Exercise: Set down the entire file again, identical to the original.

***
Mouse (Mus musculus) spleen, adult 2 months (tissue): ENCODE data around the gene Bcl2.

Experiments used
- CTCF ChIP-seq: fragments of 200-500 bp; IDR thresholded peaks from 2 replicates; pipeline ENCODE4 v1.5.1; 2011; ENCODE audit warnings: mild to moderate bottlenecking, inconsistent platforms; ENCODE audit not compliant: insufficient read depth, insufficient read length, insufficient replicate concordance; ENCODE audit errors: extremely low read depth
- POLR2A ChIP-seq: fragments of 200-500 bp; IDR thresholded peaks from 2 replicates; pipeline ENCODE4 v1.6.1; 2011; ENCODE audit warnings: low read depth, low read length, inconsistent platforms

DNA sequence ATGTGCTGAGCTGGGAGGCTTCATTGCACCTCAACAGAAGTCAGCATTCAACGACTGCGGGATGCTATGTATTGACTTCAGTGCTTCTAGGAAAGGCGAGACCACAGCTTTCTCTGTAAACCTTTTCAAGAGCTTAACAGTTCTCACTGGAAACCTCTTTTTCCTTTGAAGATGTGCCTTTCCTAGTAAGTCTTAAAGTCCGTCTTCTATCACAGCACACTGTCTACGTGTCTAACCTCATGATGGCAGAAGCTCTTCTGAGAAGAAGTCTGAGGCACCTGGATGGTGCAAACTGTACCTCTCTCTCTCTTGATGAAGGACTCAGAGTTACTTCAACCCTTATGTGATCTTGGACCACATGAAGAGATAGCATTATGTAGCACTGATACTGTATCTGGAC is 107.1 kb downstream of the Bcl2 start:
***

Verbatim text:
Mouse (Mus musculus) spleen, adult 2 months (tissue): ENCODE data around the gene Bcl2.

Experiments used
- CTCF ChIP-seq: fragments of 200-500 bp; IDR thresholded peaks from 2 replicates; pipeline ENCODE4 v1.5.1; 2011; ENCODE audit warnings: mild to moderate bottlenecking, inconsistent platforms; ENCODE audit not compliant: insufficient read depth, insufficient read length, insufficient replicate concordance; ENCODE audit errors: extremely low read depth
- POLR2A ChIP-seq: fragments of 200-500 bp; IDR thresholded peaks from 2 replicates; pipeline ENCODE4 v1.6.1; 2011; ENCODE audit warnings: low read depth, low read length, inconsistent platforms

DNA sequence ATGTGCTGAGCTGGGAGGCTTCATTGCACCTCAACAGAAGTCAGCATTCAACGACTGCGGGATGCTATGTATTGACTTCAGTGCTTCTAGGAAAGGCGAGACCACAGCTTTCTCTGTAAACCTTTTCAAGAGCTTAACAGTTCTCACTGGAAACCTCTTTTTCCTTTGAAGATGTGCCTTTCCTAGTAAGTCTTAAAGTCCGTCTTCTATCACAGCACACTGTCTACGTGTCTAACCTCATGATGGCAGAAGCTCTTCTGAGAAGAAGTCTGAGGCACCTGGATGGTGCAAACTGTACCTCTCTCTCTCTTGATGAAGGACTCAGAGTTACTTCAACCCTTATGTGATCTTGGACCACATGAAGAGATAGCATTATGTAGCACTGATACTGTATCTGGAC is 107.1 kb downstream of the Bcl2 start: